It took perhaps 30 seconds to adjust, last night in the Kennedy Center Concert Hall, when the St. Paul Chamber Orchestra launched into the opening bars of Haydn's Overture to "Orfeo ed Euridice." In this hall where the National Symphony resides and the great orchestras of Berlin and Vienna, Philadelphia and Boston have played, the ensemble from Minnesota sounded small--as, of course, it is. It averages about 30 players, depending on the music--less than one-third of the number who normally occupy that stage for an orchestral program. But the effect was momentary. The players adjusted their dynamics and the audience adjusted its ears, and by the time the overture was into the second subject the sound had the rich transparency that belongs uniquely to a chamber orchestra.

The number was actually reduced to 24 for the second item, Stravinsky's bright, brash and bouncy Danses Concertantes, with a further gain in clarity--always essential for this composer and particularly in this work which features so much solo playing. As in Haydn's Symphony No. 104, which closed the program, it was good to hear the wind parts standing out in the texture of reduced strings, particularly since the performances also stood out.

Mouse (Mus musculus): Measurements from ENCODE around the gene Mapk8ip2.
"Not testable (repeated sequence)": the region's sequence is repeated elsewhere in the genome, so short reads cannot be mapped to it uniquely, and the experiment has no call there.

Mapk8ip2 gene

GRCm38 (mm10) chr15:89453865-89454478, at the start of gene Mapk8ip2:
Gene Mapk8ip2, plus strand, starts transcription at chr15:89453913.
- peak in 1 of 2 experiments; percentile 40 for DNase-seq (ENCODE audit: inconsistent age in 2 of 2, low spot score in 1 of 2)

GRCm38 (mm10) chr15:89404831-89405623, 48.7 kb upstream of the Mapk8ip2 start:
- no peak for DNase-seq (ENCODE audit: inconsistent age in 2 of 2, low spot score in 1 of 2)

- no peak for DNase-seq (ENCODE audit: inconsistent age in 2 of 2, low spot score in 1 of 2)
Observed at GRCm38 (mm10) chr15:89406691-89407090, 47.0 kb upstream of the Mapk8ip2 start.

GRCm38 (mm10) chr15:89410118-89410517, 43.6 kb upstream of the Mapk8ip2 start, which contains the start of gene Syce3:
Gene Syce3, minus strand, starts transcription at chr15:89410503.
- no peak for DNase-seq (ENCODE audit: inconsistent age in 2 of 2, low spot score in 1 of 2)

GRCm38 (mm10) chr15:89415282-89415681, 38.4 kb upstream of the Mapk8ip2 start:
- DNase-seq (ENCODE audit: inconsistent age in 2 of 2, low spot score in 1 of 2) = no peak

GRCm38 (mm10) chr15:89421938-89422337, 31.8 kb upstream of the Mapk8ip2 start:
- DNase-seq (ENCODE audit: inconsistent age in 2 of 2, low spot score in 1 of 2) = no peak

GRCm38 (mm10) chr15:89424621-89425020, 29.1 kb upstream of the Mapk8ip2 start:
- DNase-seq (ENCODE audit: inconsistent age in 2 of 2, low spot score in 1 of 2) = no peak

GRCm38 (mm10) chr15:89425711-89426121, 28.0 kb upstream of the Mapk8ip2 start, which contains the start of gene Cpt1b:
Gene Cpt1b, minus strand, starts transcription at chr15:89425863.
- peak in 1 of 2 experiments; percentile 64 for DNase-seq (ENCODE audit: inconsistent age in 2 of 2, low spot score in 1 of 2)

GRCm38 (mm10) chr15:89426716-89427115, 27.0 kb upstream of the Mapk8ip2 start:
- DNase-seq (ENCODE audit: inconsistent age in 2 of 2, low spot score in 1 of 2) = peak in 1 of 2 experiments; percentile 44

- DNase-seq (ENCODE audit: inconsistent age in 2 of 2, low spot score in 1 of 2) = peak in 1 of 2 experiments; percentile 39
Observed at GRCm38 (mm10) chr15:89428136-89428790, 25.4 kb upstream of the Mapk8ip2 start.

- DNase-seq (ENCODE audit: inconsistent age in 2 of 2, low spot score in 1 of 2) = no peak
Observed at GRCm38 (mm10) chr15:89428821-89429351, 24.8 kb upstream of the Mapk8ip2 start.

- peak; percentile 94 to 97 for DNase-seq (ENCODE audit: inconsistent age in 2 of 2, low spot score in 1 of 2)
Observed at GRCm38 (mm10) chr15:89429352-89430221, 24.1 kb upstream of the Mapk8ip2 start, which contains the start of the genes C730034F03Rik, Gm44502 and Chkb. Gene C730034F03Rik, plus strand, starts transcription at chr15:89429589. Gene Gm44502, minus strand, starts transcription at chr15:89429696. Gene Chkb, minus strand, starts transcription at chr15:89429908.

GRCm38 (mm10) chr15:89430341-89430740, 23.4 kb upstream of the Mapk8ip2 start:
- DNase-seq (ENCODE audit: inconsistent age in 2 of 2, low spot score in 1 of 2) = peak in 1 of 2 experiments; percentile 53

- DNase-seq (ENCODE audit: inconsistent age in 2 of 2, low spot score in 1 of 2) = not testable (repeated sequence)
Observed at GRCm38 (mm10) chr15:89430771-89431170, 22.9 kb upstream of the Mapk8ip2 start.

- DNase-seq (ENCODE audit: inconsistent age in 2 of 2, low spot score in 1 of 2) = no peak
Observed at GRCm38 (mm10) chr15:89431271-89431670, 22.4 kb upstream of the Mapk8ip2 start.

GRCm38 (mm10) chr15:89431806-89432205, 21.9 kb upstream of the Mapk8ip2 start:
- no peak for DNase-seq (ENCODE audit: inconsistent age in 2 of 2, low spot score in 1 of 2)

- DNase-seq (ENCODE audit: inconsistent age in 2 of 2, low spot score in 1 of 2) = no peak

One point made clear by the St. Paul Chamber Orchestra, which ends its visit to the Concert Hall tonight, is that a chamber orchestra is different from a standard orchestra playing in reduced numbers for special repertoire. There is a feeling of rightness, of fullness, in this ensemble that you do not always get from a similar-sized group of players who are accustomed to working in a larger crowd. They adjust their individual dynamics immediately and automatically, even when playing in a large hall far from home. They act as a complete entity in the fullness of their power, and they take possession of the abundant repertoire for small orchestra with a special sense of proprietary right.

Their performance last night was beautiful, particularly in the more solemn moments of Haydn's last symphony but also in the burst of joyful energy that opens its finale and in the courtly minuet whose beauty is enhanced by its carefully calculated moments of silence.

Pinchas Zukerman conducted carefully balanced interpretations and also soloed exquisitely in Bach's Violin Concerto in A Minor. The slow movement of this work was particularly enjoyable, with exactly the right measure of warmth in the solo.